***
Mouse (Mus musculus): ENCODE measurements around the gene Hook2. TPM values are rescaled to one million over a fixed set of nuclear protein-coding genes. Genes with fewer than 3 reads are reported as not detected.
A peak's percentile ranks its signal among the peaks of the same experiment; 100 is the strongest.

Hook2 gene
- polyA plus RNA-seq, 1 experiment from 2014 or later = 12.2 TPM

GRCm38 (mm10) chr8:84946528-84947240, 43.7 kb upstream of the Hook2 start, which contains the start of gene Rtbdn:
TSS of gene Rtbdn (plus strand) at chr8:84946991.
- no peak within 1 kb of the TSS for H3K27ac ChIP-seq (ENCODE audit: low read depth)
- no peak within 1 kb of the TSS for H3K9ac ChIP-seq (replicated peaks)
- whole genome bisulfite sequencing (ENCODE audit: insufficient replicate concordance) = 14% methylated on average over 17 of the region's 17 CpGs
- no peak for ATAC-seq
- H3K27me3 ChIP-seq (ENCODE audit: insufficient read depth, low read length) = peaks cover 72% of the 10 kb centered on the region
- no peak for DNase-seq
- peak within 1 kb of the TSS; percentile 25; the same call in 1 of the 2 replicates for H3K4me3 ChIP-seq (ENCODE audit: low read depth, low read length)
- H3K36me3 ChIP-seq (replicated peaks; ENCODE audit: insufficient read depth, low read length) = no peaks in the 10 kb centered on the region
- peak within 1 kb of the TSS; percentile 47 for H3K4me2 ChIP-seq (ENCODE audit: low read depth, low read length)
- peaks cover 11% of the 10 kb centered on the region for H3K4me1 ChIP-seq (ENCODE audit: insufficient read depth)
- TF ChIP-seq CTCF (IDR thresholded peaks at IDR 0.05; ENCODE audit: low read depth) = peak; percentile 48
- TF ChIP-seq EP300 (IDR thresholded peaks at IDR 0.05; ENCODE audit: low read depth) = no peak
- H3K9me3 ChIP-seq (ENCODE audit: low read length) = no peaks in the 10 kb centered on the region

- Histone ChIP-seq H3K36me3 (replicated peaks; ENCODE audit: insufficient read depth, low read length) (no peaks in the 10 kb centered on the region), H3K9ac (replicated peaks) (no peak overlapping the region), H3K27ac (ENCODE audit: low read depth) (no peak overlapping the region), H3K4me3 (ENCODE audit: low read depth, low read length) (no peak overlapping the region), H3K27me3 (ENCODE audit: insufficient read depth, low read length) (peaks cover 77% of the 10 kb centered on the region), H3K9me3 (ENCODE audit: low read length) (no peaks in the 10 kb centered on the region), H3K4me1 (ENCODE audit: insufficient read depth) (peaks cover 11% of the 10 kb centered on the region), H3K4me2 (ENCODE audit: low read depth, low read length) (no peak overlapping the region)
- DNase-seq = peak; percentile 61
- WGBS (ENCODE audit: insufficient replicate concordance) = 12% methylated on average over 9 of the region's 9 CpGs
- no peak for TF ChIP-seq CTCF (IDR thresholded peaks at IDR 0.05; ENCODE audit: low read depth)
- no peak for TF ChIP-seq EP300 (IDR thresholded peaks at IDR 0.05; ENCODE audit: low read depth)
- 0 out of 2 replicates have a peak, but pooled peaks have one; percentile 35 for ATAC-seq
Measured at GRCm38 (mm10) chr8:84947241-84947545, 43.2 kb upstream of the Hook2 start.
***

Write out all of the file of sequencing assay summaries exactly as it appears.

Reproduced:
Mouse (Mus musculus): ENCODE measurements around the gene Hook2. TPM values are rescaled to one million over a fixed set of nuclear protein-coding genes. Genes with fewer than 3 reads are reported as not detected.
A peak's percentile ranks its signal among the peaks of the same experiment; 100 is the strongest.

Hook2 gene
- polyA plus RNA-seq, 1 experiment from 2014 or later = 12.2 TPM

GRCm38 (mm10) chr8:84946528-84947240, 43.7 kb upstream of the Hook2 start, which contains the start of gene Rtbdn:
TSS of gene Rtbdn (plus strand) at chr8:84946991.
- no peak within 1 kb of the TSS for H3K27ac ChIP-seq (ENCODE audit: low read depth)
- no peak within 1 kb of the TSS for H3K9ac ChIP-seq (replicated peaks)
- whole genome bisulfite sequencing (ENCODE audit: insufficient replicate concordance) = 14% methylated on average over 17 of the region's 17 CpGs
- no peak for ATAC-seq
- H3K27me3 ChIP-seq (ENCODE audit: insufficient read depth, low read length) = peaks cover 72% of the 10 kb centered on the region
- no peak for DNase-seq
- peak within 1 kb of the TSS; percentile 25; the same call in 1 of the 2 replicates for H3K4me3 ChIP-seq (ENCODE audit: low read depth, low read length)
- H3K36me3 ChIP-seq (replicated peaks; ENCODE audit: insufficient read depth, low read length) = no peaks in the 10 kb centered on the region
- peak within 1 kb of the TSS; percentile 47 for H3K4me2 ChIP-seq (ENCODE audit: low read depth, low read length)
- peaks cover 11% of the 10 kb centered on the region for H3K4me1 ChIP-seq (ENCODE audit: insufficient read depth)
- TF ChIP-seq CTCF (IDR thresholded peaks at IDR 0.05; ENCODE audit: low read depth) = peak; percentile 48
- TF ChIP-seq EP300 (IDR thresholded peaks at IDR 0.05; ENCODE audit: low read depth) = no peak
- H3K9me3 ChIP-seq (ENCODE audit: low read length) = no peaks in the 10 kb centered on the region

- Histone ChIP-seq H3K36me3 (replicated peaks; ENCODE audit: insufficient read depth, low read length) (no peaks in the 10 kb centered on the region), H3K9ac (replicated peaks) (no peak overlapping the region), H3K27ac (ENCODE audit: low read depth) (no peak overlapping the region), H3K4me3 (ENCODE audit: low read depth, low read length) (no peak overlapping the region), H3K27me3 (ENCODE audit: insufficient read depth, low read length) (peaks cover 77% of the 10 kb centered on the region), H3K9me3 (ENCODE audit: low read length) (no peaks in the 10 kb centered on the region), H3K4me1 (ENCODE audit: insufficient read depth) (peaks cover 11% of the 10 kb centered on the region), H3K4me2 (ENCODE audit: low read depth, low read length) (no peak overlapping the region)
- DNase-seq = peak; percentile 61
- WGBS (ENCODE audit: insufficient replicate concordance) = 12% methylated on average over 9 of the region's 9 CpGs
- no peak for TF ChIP-seq CTCF (IDR thresholded peaks at IDR 0.05; ENCODE audit: low read depth)
- no peak for TF ChIP-seq EP300 (IDR thresholded peaks at IDR 0.05; ENCODE audit: low read depth)
- 0 out of 2 replicates have a peak, but pooled peaks have one; percentile 35 for ATAC-seq
Measured at GRCm38 (mm10) chr8:84947241-84947545, 43.2 kb upstream of the Hook2 start.